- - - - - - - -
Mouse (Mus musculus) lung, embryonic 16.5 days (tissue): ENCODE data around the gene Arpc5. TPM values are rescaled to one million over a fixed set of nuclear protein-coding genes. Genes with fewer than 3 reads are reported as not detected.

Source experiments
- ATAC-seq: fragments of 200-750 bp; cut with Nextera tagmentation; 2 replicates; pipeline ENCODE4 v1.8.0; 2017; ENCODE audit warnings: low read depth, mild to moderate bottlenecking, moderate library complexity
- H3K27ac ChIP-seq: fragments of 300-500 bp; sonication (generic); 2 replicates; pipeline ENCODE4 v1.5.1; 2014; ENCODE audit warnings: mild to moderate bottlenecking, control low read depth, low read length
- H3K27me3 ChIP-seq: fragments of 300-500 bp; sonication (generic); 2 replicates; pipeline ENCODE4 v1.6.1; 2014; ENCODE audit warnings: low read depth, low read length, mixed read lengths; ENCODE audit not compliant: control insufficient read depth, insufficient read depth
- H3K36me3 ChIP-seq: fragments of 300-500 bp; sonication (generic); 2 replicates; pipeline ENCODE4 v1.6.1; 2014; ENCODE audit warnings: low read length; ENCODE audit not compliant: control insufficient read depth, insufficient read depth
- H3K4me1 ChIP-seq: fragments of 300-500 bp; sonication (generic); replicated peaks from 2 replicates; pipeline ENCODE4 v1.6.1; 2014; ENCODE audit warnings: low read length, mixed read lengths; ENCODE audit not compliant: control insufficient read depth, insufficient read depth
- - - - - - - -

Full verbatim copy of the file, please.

Mouse (Mus musculus) lung, embryonic 16.5 days (tissue): ENCODE data around the gene Arpc5. TPM values are rescaled to one million over a fixed set of nuclear protein-coding genes. Genes with fewer than 3 reads are reported as not detected.

Source experiments
- ATAC-seq: fragments of 200-750 bp; cut with Nextera tagmentation; 2 replicates; pipeline ENCODE4 v1.8.0; 2017; ENCODE audit warnings: low read depth, mild to moderate bottlenecking, moderate library complexity
- H3K27ac ChIP-seq: fragments of 300-500 bp; sonication (generic); 2 replicates; pipeline ENCODE4 v1.5.1; 2014; ENCODE audit warnings: mild to moderate bottlenecking, control low read depth, low read length
- H3K27me3 ChIP-seq: fragments of 300-500 bp; sonication (generic); 2 replicates; pipeline ENCODE4 v1.6.1; 2014; ENCODE audit warnings: low read depth, low read length, mixed read lengths; ENCODE audit not compliant: control insufficient read depth, insufficient read depth
- H3K36me3 ChIP-seq: fragments of 300-500 bp; sonication (generic); 2 replicates; pipeline ENCODE4 v1.6.1; 2014; ENCODE audit warnings: low read length; ENCODE audit not compliant: control insufficient read depth, insufficient read depth
- H3K4me1 ChIP-seq: fragments of 300-500 bp; sonication (generic); replicated peaks from 2 replicates; pipeline ENCODE4 v1.6.1; 2014; ENCODE audit warnings: low read length, mixed read lengths; ENCODE audit not compliant: control insufficient read depth, insufficient read depth